24 January 2011


I can't believe I let nearly two weeks pass without posting anything on my blog. To be honest, though, life has been kind of boring. I live in the midwest. It has been cold and snowy. The Little Bug and I have both been afflicted with the particularly virulent strain of flu that is going around this winter. We go to daycare and work, and make regular forays to church and the store as necessary.

Any energy I have to spare has been funneled to a giant cleaning/decluttering/organizing project that I have going on this winter. You can read about those efforts over at Simple Pleasures Magazine.

I've never liked winter, and I was ready for it to be over before it even started. Now, I'm VERY ready for it to be over. I'm hoping for it to get above freezing, at least, by the end of February. *shiver*

11 January 2011

Human Trafficking Awareness Day!

On this day, millions of people are in slavery, having no freedom, forced to labor with little or no pay and no hope of change, bought and sold like property. In fact, there are more slaves today than at any other time in history.

If you want to know more about this issue, check out a few resources:
International Justice Mission
Not For Sale Campaign
US Dept of Health and Human Services

09 January 2011

Newark Earthworks could become World Heritage Site

The Newark Earthworks are, along with a few other Ohio Hopewell-related sites, being considered for inclusion on a list to be submitted to UNESCO for possible designation as World Heritage sites. In other words, they're short-listed to get short-listed.

It would be a wonderful (and, to my surprisingly optimistic mind, not entirely unlikely) thing if the earthworks would make it to the official list of amazing things on the planet. First of all, Newark seldom is recognized for anything positive, and having a World Heritage site would raise this area's profile in a very good way. It could possibly even have a beneficial financial impact by bringing in tourist revenue.

Second, this would be good not only for Newark but for the earthworks themselves. Anthropologists and archaeologists have been surprisingly reluctant to invest much in studying these huge relics that are essentially the North American equivalent of Stonehenge. Becoming a World Heritage site would drum up interest in the earthworks from a scholarly perspective, AND it would increase interest and effort in preserving what (comparatively little) remains of these amazing monuments.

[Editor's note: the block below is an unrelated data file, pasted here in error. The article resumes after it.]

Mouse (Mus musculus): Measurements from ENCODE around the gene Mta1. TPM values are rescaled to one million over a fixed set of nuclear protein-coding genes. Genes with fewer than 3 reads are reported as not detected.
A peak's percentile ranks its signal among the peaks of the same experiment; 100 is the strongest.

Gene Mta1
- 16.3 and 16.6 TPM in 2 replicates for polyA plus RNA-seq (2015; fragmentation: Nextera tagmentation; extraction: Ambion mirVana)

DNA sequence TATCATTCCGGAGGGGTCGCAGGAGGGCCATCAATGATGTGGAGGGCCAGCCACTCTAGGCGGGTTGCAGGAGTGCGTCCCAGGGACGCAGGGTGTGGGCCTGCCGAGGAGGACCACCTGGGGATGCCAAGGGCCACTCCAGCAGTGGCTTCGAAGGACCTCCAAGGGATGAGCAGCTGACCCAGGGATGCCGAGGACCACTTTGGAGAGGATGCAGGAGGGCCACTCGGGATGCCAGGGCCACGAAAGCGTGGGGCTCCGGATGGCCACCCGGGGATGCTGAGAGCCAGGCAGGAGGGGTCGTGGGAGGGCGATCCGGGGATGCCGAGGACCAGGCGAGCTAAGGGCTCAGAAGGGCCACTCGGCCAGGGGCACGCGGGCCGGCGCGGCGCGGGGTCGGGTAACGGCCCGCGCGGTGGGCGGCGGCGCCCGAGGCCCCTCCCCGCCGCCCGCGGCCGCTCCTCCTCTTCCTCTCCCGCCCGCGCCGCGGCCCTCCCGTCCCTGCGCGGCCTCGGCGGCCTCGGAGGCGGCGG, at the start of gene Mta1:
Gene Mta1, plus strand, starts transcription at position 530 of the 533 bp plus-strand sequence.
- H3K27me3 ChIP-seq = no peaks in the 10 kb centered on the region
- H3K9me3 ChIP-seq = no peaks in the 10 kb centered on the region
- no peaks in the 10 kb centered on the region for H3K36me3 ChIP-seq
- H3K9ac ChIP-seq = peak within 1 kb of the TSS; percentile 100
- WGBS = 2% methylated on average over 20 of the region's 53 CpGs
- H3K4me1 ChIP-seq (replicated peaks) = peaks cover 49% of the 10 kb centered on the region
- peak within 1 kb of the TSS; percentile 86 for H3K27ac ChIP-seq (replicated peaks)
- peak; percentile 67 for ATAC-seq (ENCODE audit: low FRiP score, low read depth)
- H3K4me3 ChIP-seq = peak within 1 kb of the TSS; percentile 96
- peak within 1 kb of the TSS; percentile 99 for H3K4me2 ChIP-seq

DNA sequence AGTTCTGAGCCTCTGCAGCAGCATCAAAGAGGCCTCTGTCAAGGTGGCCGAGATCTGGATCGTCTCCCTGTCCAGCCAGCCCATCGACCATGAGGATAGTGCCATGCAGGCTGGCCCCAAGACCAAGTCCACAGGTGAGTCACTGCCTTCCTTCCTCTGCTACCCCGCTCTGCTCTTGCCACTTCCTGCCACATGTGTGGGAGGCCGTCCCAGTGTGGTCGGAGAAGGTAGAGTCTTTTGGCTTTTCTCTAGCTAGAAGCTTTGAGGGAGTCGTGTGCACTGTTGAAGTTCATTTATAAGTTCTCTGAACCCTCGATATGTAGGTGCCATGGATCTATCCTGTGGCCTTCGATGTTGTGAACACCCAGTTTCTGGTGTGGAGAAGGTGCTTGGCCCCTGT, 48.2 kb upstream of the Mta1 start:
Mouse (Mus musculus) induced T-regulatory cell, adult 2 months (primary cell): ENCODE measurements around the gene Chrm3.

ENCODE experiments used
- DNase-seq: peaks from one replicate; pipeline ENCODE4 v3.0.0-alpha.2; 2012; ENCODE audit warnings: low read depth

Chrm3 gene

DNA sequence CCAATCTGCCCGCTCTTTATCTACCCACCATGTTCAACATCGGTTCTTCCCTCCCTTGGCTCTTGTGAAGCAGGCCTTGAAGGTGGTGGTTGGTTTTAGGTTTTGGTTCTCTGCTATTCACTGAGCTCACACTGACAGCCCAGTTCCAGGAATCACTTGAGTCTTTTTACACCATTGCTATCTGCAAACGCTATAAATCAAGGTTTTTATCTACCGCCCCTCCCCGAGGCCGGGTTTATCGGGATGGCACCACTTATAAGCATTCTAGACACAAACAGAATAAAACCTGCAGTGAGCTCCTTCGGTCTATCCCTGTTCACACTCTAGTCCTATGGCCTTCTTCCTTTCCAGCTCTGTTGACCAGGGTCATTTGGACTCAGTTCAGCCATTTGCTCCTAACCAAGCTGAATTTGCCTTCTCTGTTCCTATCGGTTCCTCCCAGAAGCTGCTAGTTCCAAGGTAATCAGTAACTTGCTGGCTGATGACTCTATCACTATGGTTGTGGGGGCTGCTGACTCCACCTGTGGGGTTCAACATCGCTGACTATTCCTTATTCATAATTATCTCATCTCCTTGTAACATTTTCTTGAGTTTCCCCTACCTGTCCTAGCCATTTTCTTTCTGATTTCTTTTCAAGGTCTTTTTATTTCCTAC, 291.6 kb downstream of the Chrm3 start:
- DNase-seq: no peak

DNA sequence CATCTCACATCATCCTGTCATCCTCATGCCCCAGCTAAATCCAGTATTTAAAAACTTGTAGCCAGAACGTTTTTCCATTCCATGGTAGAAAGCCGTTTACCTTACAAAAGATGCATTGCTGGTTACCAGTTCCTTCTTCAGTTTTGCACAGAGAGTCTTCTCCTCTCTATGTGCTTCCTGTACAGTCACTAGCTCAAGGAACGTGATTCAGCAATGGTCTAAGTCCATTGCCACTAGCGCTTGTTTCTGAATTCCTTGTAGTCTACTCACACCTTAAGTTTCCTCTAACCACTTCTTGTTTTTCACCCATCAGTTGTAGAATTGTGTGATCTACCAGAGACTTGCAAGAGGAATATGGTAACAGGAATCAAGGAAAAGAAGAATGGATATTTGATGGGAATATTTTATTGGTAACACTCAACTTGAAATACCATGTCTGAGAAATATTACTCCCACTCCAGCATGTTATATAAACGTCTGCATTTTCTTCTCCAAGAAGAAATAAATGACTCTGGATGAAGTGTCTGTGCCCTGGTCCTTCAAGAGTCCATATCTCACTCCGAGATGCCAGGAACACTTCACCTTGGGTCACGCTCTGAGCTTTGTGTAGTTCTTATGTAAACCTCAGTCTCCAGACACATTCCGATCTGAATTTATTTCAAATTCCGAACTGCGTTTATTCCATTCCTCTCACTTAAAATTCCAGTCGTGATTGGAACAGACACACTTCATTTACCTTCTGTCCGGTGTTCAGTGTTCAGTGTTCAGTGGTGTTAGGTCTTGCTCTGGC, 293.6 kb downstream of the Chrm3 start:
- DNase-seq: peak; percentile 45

Third, the inclusion of the earthworks into the list of World Heritage sites will serve as yet another reminder of our shared heritage and experience. We have differences, yes, but in reality, we are all people and more alike than we are different. Whether I visit the Newark earthworks or another Ohio mound site, or Stonehenge, or the Colosseum in Rome, I get a sense of being connected with it all, a participant in the great stream of humanity. Anything, even just a really big pile of dirt, that causes us to pause, put down weapons, and look at one another as human beings, is something worth saving and promoting.

YOU can be involved in this effort. Read the article from the Newark Advocate, and consider possibly writing to the Office of International Affairs (e-mail jonathan_putnam@nps.gov) or signing an online petition. I sent an e-mail, so I can't vouch for how well the petition site works. The basic text of my e-mail to Jonathan Putnam is below so that you can just adapt it for your purposes if you don't want to write your own e-mail from scratch. The deadline is January 12 (this upcoming Wednesday).

Dear Jonathan Putnam,

I'm writing to urge that you and the Office of International Affairs continue to pursue the nomination of major Ohio earthworks, designated as Hopewell Ceremonial Centers, to consideration as a UNESCO World Heritage site. I would also urge you to add Ohio's Serpent Mound to the nomination to add to the possibility of recognition for this entire cluster of ancient monuments.

Despite being little-known even in the international anthropological community, these earthworks are among the most important and impressive prehistorical structures on the planet. The Ohio earthworks sites deserve to be recognized and appreciated for their significance and contribution to human history and culture.